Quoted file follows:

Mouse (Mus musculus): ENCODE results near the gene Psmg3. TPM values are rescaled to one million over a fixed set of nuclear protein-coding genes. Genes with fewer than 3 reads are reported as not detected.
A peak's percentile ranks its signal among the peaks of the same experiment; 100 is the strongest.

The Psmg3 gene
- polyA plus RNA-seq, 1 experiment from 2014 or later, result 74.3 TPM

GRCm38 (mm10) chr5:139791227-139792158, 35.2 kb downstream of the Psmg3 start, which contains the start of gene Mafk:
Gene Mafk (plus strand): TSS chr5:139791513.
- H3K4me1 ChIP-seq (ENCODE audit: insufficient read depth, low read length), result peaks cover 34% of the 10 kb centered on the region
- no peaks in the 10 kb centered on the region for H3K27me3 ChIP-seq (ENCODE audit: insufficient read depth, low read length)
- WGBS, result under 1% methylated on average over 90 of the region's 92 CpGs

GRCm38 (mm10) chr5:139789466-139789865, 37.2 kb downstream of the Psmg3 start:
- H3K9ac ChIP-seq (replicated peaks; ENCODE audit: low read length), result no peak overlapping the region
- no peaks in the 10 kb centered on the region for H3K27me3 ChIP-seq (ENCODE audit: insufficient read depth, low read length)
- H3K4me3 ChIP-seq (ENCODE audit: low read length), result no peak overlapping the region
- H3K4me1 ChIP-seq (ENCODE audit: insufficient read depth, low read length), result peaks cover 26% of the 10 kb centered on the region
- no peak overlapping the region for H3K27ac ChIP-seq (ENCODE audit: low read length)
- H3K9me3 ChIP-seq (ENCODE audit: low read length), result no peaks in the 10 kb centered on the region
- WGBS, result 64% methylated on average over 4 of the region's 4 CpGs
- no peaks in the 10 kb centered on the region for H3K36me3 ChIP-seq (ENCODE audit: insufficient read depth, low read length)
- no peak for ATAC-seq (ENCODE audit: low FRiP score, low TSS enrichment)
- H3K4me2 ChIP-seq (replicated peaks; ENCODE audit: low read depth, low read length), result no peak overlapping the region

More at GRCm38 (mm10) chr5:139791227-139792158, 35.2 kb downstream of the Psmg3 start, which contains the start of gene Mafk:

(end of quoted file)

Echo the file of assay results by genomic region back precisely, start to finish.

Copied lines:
Mouse (Mus musculus): ENCODE results near the gene Psmg3. TPM values are rescaled to one million over a fixed set of nuclear protein-coding genes. Genes with fewer than 3 reads are reported as not detected.
A peak's percentile ranks its signal among the peaks of the same experiment; 100 is the strongest.

The Psmg3 gene
- polyA plus RNA-seq, 1 experiment from 2014 or later, result 74.3 TPM

GRCm38 (mm10) chr5:139791227-139792158, 35.2 kb downstream of the Psmg3 start, which contains the start of gene Mafk:
Gene Mafk (plus strand): TSS chr5:139791513.
- H3K4me1 ChIP-seq (ENCODE audit: insufficient read depth, low read length), result peaks cover 34% of the 10 kb centered on the region
- no peaks in the 10 kb centered on the region for H3K27me3 ChIP-seq (ENCODE audit: insufficient read depth, low read length)
- WGBS, result under 1% methylated on average over 90 of the region's 92 CpGs

GRCm38 (mm10) chr5:139789466-139789865, 37.2 kb downstream of the Psmg3 start:
- H3K9ac ChIP-seq (replicated peaks; ENCODE audit: low read length), result no peak overlapping the region
- no peaks in the 10 kb centered on the region for H3K27me3 ChIP-seq (ENCODE audit: insufficient read depth, low read length)
- H3K4me3 ChIP-seq (ENCODE audit: low read length), result no peak overlapping the region
- H3K4me1 ChIP-seq (ENCODE audit: insufficient read depth, low read length), result peaks cover 26% of the 10 kb centered on the region
- no peak overlapping the region for H3K27ac ChIP-seq (ENCODE audit: low read length)
- H3K9me3 ChIP-seq (ENCODE audit: low read length), result no peaks in the 10 kb centered on the region
- WGBS, result 64% methylated on average over 4 of the region's 4 CpGs
- no peaks in the 10 kb centered on the region for H3K36me3 ChIP-seq (ENCODE audit: insufficient read depth, low read length)
- no peak for ATAC-seq (ENCODE audit: low FRiP score, low TSS enrichment)
- H3K4me2 ChIP-seq (replicated peaks; ENCODE audit: low read depth, low read length), result no peak overlapping the region

More at GRCm38 (mm10) chr5:139791227-139792158, 35.2 kb downstream of the Psmg3 start, which contains the start of gene Mafk: